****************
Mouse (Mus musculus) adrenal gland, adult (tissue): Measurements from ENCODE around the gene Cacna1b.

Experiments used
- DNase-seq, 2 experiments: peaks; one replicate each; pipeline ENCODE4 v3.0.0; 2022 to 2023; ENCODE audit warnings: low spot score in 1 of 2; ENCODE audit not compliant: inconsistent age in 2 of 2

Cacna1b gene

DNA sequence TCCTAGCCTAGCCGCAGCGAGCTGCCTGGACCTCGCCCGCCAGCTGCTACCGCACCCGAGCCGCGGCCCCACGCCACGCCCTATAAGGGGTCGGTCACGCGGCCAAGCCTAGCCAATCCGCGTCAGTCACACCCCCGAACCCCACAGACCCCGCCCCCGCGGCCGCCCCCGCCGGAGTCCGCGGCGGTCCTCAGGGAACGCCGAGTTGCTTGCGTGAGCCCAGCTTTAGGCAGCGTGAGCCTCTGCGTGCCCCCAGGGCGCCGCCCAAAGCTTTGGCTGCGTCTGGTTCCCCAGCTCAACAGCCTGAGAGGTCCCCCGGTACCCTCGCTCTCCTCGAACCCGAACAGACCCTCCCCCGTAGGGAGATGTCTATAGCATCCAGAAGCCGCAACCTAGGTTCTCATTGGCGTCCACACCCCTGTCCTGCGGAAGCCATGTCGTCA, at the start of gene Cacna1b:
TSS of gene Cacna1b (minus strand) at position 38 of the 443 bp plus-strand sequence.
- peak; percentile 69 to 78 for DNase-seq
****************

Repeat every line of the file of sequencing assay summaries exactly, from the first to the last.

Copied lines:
Mouse (Mus musculus) adrenal gland, adult (tissue): Measurements from ENCODE around the gene Cacna1b.

Experiments used
- DNase-seq, 2 experiments: peaks; one replicate each; pipeline ENCODE4 v3.0.0; 2022 to 2023; ENCODE audit warnings: low spot score in 1 of 2; ENCODE audit not compliant: inconsistent age in 2 of 2

Cacna1b gene

DNA sequence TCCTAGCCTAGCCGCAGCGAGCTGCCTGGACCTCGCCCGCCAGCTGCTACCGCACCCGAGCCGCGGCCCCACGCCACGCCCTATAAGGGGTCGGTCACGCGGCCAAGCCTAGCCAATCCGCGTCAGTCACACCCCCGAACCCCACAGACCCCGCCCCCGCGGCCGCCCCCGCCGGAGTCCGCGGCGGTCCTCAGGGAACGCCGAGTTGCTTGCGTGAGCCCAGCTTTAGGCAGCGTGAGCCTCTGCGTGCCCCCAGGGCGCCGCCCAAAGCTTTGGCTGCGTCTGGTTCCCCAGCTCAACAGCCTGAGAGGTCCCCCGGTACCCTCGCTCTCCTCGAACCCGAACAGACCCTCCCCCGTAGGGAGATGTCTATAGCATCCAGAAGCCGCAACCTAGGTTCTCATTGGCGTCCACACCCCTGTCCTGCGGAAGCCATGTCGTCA, at the start of gene Cacna1b:
TSS of gene Cacna1b (minus strand) at position 38 of the 443 bp plus-strand sequence.
- peak; percentile 69 to 78 for DNase-seq